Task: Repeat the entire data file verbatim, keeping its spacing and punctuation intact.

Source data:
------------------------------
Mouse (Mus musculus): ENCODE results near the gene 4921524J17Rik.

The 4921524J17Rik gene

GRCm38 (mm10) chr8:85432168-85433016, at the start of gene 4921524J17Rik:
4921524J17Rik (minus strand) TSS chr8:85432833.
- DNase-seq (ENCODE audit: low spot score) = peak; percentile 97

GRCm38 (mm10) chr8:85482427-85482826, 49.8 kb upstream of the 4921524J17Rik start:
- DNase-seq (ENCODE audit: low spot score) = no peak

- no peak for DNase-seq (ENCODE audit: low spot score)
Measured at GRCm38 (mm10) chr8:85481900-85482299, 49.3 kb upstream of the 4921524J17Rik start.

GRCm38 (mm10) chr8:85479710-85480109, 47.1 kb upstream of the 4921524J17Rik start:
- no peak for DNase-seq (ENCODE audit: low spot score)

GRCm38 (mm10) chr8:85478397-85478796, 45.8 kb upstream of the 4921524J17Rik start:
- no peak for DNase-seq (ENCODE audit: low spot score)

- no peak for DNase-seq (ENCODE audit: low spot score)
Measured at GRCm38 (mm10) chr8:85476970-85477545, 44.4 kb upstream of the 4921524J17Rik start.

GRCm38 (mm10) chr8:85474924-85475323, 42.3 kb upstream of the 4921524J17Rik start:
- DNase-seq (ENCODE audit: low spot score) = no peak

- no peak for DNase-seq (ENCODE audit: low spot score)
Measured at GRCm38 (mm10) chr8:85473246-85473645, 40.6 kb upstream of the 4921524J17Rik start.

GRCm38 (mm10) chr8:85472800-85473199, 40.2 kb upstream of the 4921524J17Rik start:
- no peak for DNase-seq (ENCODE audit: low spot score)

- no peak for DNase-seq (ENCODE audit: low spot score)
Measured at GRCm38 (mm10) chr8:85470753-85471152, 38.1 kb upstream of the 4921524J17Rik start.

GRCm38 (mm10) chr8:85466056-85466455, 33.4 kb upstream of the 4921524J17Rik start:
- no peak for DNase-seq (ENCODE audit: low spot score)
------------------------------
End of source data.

Mouse (Mus musculus): ENCODE results near the gene 4921524J17Rik.

The 4921524J17Rik gene

GRCm38 (mm10) chr8:85432168-85433016, at the start of gene 4921524J17Rik:
4921524J17Rik (minus strand) TSS chr8:85432833.
- DNase-seq (ENCODE audit: low spot score) = peak; percentile 97

GRCm38 (mm10) chr8:85482427-85482826, 49.8 kb upstream of the 4921524J17Rik start:
- DNase-seq (ENCODE audit: low spot score) = no peak

- no peak for DNase-seq (ENCODE audit: low spot score)
Measured at GRCm38 (mm10) chr8:85481900-85482299, 49.3 kb upstream of the 4921524J17Rik start.

GRCm38 (mm10) chr8:85479710-85480109, 47.1 kb upstream of the 4921524J17Rik start:
- no peak for DNase-seq (ENCODE audit: low spot score)

GRCm38 (mm10) chr8:85478397-85478796, 45.8 kb upstream of the 4921524J17Rik start:
- no peak for DNase-seq (ENCODE audit: low spot score)

- no peak for DNase-seq (ENCODE audit: low spot score)
Measured at GRCm38 (mm10) chr8:85476970-85477545, 44.4 kb upstream of the 4921524J17Rik start.

GRCm38 (mm10) chr8:85474924-85475323, 42.3 kb upstream of the 4921524J17Rik start:
- DNase-seq (ENCODE audit: low spot score) = no peak

- no peak for DNase-seq (ENCODE audit: low spot score)
Measured at GRCm38 (mm10) chr8:85473246-85473645, 40.6 kb upstream of the 4921524J17Rik start.

GRCm38 (mm10) chr8:85472800-85473199, 40.2 kb upstream of the 4921524J17Rik start:
- no peak for DNase-seq (ENCODE audit: low spot score)

- no peak for DNase-seq (ENCODE audit: low spot score)
Measured at GRCm38 (mm10) chr8:85470753-85471152, 38.1 kb upstream of the 4921524J17Rik start.

GRCm38 (mm10) chr8:85466056-85466455, 33.4 kb upstream of the 4921524J17Rik start:
- no peak for DNase-seq (ENCODE audit: low spot score)